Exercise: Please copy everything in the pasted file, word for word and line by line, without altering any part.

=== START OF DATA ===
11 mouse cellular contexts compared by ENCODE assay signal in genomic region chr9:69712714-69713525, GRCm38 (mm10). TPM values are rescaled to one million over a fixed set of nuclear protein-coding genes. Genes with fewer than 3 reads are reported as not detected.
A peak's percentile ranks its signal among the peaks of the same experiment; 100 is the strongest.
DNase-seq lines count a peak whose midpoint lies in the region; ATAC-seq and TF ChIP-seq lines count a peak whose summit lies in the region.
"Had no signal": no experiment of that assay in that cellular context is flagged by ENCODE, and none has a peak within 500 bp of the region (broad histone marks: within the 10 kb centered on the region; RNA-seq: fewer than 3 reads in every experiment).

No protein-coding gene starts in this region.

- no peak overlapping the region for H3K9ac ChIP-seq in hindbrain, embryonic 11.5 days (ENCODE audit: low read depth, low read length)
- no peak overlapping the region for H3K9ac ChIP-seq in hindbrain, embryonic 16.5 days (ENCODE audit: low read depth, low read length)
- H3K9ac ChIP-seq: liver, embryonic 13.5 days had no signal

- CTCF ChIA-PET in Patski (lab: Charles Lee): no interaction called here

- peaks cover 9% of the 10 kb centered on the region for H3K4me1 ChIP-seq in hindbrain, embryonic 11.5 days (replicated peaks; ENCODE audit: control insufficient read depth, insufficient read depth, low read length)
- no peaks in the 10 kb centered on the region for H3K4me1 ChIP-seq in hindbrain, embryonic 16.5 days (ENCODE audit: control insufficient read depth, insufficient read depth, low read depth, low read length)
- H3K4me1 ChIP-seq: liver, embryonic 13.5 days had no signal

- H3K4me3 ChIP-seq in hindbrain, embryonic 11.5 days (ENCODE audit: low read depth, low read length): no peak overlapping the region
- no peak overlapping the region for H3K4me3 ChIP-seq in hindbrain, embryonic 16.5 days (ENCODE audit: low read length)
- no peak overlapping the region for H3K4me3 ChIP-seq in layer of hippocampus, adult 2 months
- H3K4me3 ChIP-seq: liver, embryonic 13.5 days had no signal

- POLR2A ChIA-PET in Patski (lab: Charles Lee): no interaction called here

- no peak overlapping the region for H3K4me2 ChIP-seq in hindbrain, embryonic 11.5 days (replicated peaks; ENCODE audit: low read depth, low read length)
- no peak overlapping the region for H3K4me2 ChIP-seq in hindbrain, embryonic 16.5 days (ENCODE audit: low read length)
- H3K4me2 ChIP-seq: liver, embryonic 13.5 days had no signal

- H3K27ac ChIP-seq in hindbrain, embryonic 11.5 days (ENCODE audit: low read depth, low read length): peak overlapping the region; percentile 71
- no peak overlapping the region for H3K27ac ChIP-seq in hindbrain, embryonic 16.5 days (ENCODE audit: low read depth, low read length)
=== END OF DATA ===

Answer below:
11 mouse cellular contexts compared by ENCODE assay signal in genomic region chr9:69712714-69713525, GRCm38 (mm10). TPM values are rescaled to one million over a fixed set of nuclear protein-coding genes. Genes with fewer than 3 reads are reported as not detected.
A peak's percentile ranks its signal among the peaks of the same experiment; 100 is the strongest.
DNase-seq lines count a peak whose midpoint lies in the region; ATAC-seq and TF ChIP-seq lines count a peak whose summit lies in the region.
"Had no signal": no experiment of that assay in that cellular context is flagged by ENCODE, and none has a peak within 500 bp of the region (broad histone marks: within the 10 kb centered on the region; RNA-seq: fewer than 3 reads in every experiment).

No protein-coding gene starts in this region.

- no peak overlapping the region for H3K9ac ChIP-seq in hindbrain, embryonic 11.5 days (ENCODE audit: low read depth, low read length)
- no peak overlapping the region for H3K9ac ChIP-seq in hindbrain, embryonic 16.5 days (ENCODE audit: low read depth, low read length)
- H3K9ac ChIP-seq: liver, embryonic 13.5 days had no signal

- CTCF ChIA-PET in Patski (lab: Charles Lee): no interaction called here

- peaks cover 9% of the 10 kb centered on the region for H3K4me1 ChIP-seq in hindbrain, embryonic 11.5 days (replicated peaks; ENCODE audit: control insufficient read depth, insufficient read depth, low read length)
- no peaks in the 10 kb centered on the region for H3K4me1 ChIP-seq in hindbrain, embryonic 16.5 days (ENCODE audit: control insufficient read depth, insufficient read depth, low read depth, low read length)
- H3K4me1 ChIP-seq: liver, embryonic 13.5 days had no signal

- H3K4me3 ChIP-seq in hindbrain, embryonic 11.5 days (ENCODE audit: low read depth, low read length): no peak overlapping the region
- no peak overlapping the region for H3K4me3 ChIP-seq in hindbrain, embryonic 16.5 days (ENCODE audit: low read length)
- no peak overlapping the region for H3K4me3 ChIP-seq in layer of hippocampus, adult 2 months
- H3K4me3 ChIP-seq: liver, embryonic 13.5 days had no signal

- POLR2A ChIA-PET in Patski (lab: Charles Lee): no interaction called here

- no peak overlapping the region for H3K4me2 ChIP-seq in hindbrain, embryonic 11.5 days (replicated peaks; ENCODE audit: low read depth, low read length)
- no peak overlapping the region for H3K4me2 ChIP-seq in hindbrain, embryonic 16.5 days (ENCODE audit: low read length)
- H3K4me2 ChIP-seq: liver, embryonic 13.5 days had no signal

- H3K27ac ChIP-seq in hindbrain, embryonic 11.5 days (ENCODE audit: low read depth, low read length): peak overlapping the region; percentile 71
- no peak overlapping the region for H3K27ac ChIP-seq in hindbrain, embryonic 16.5 days (ENCODE audit: low read depth, low read length)